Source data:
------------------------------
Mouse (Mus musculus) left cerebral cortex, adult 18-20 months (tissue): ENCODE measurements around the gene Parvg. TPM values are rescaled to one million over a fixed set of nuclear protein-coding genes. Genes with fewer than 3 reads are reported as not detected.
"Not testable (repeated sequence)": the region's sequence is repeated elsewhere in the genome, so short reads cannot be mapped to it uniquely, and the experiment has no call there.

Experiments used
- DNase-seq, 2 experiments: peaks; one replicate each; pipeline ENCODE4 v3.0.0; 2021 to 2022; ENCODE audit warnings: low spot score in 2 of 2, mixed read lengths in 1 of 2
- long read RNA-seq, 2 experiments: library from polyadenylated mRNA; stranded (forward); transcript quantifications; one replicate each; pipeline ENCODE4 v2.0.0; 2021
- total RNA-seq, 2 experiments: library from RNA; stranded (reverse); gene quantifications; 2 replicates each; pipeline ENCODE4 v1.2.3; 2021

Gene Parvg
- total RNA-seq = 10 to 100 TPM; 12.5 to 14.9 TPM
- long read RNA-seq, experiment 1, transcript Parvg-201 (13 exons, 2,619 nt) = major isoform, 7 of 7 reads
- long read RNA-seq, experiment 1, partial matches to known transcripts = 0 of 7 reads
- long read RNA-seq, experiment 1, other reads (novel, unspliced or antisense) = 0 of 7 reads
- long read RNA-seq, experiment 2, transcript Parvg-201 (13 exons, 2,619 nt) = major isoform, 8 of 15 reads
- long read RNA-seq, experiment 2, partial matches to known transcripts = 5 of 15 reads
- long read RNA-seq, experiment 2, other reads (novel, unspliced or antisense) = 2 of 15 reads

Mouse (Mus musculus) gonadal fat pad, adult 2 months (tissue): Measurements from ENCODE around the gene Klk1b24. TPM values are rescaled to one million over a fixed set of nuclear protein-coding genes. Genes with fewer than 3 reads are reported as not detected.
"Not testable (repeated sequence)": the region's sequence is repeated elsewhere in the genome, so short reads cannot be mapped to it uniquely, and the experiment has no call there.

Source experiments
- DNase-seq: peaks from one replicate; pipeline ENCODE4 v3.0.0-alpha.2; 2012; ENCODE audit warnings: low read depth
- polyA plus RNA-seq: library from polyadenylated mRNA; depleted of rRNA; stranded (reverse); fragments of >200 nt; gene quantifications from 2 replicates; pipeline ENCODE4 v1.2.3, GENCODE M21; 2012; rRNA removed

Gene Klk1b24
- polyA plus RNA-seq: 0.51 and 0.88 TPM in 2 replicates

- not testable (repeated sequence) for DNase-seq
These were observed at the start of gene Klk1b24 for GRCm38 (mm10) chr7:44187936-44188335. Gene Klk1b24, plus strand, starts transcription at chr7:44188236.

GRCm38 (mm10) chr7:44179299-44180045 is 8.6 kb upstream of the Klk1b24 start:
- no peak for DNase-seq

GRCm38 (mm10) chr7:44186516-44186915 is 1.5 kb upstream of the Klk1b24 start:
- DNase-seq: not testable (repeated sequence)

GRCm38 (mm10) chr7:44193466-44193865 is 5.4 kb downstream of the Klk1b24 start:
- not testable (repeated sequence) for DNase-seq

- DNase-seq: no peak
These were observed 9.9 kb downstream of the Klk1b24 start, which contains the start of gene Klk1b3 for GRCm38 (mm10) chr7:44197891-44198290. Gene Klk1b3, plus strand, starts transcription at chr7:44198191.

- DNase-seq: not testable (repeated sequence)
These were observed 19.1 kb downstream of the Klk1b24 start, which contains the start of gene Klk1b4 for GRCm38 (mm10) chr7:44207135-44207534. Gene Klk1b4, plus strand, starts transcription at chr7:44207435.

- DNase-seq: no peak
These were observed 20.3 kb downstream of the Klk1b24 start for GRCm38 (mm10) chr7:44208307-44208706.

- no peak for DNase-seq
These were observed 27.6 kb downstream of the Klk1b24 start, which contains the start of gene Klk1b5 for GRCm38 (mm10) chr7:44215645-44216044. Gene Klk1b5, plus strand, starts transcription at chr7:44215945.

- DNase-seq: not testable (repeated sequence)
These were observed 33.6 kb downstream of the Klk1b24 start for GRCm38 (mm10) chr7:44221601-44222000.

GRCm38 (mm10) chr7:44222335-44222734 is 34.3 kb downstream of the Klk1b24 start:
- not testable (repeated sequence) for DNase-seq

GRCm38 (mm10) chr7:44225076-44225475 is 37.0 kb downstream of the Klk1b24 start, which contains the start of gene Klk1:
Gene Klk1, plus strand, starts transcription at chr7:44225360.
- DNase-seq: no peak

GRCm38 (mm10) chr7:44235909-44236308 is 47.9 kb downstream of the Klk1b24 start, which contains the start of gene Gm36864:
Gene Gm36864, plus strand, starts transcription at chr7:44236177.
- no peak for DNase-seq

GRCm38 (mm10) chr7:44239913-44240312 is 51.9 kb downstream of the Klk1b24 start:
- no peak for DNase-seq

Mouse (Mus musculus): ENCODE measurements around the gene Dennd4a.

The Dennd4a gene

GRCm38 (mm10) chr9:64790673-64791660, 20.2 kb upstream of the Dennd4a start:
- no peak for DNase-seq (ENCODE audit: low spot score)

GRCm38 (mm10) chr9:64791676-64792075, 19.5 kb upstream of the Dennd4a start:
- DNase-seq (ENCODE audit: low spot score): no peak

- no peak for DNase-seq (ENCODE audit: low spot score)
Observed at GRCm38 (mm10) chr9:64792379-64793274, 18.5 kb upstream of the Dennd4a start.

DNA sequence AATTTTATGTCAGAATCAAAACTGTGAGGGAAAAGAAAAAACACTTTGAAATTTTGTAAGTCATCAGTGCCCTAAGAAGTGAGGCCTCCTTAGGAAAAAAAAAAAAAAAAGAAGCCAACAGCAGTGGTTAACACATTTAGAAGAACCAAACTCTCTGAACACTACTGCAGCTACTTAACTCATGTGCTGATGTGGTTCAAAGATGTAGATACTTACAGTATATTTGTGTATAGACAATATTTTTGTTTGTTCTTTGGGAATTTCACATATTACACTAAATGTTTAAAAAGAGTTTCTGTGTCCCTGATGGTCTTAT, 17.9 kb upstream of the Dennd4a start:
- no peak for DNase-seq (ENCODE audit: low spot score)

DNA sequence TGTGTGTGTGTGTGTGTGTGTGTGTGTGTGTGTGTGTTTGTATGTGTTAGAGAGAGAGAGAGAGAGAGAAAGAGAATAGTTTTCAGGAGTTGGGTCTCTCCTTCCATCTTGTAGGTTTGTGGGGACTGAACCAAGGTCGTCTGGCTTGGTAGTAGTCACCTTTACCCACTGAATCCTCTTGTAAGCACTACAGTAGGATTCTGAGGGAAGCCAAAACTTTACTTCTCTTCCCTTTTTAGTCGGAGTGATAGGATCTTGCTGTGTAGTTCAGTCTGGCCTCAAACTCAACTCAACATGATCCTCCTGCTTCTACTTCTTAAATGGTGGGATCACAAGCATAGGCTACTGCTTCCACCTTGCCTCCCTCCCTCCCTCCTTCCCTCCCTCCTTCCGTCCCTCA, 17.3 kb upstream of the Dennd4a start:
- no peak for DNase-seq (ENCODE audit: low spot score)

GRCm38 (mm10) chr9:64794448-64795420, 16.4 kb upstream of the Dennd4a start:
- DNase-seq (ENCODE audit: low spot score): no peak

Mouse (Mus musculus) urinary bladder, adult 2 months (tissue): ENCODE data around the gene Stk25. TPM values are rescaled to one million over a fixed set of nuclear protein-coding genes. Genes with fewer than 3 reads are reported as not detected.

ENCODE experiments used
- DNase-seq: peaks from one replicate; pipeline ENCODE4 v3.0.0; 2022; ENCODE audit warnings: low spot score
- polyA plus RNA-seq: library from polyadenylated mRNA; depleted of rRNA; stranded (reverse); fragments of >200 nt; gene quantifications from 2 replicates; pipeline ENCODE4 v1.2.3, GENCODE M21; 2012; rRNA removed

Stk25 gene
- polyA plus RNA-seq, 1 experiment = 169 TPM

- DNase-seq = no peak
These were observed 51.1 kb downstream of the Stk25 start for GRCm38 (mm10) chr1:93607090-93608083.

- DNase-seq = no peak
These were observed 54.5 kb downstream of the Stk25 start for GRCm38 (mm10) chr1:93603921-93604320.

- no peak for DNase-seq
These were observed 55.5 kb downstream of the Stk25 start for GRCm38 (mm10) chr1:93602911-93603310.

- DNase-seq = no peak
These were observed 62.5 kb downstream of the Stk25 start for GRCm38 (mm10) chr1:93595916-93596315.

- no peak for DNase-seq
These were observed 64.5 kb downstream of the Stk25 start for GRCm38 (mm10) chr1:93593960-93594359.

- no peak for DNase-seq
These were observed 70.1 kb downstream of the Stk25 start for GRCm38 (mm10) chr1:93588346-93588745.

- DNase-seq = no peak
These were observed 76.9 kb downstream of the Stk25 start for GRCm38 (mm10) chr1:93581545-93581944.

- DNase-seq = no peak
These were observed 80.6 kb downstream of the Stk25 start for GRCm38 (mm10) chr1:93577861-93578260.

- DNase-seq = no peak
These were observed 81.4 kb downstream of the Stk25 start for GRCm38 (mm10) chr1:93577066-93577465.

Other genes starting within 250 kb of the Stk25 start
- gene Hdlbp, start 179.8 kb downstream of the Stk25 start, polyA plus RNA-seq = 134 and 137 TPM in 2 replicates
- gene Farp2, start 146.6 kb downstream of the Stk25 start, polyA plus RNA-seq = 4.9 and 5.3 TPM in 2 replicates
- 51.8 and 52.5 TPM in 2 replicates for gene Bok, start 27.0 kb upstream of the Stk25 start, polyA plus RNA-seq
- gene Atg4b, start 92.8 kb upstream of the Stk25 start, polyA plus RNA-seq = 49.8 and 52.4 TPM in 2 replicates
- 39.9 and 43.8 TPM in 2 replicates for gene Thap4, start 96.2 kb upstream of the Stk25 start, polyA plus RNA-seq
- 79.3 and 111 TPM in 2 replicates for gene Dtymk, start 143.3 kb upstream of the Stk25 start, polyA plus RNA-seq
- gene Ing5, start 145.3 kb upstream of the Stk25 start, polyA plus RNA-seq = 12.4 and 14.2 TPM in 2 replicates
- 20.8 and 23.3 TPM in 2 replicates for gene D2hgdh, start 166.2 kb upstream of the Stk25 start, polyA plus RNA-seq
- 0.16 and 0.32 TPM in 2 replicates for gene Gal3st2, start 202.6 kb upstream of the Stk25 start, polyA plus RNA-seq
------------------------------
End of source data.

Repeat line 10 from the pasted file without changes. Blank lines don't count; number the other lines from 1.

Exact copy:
- long read RNA-seq, experiment 1, partial matches to known transcripts = 0 of 7 reads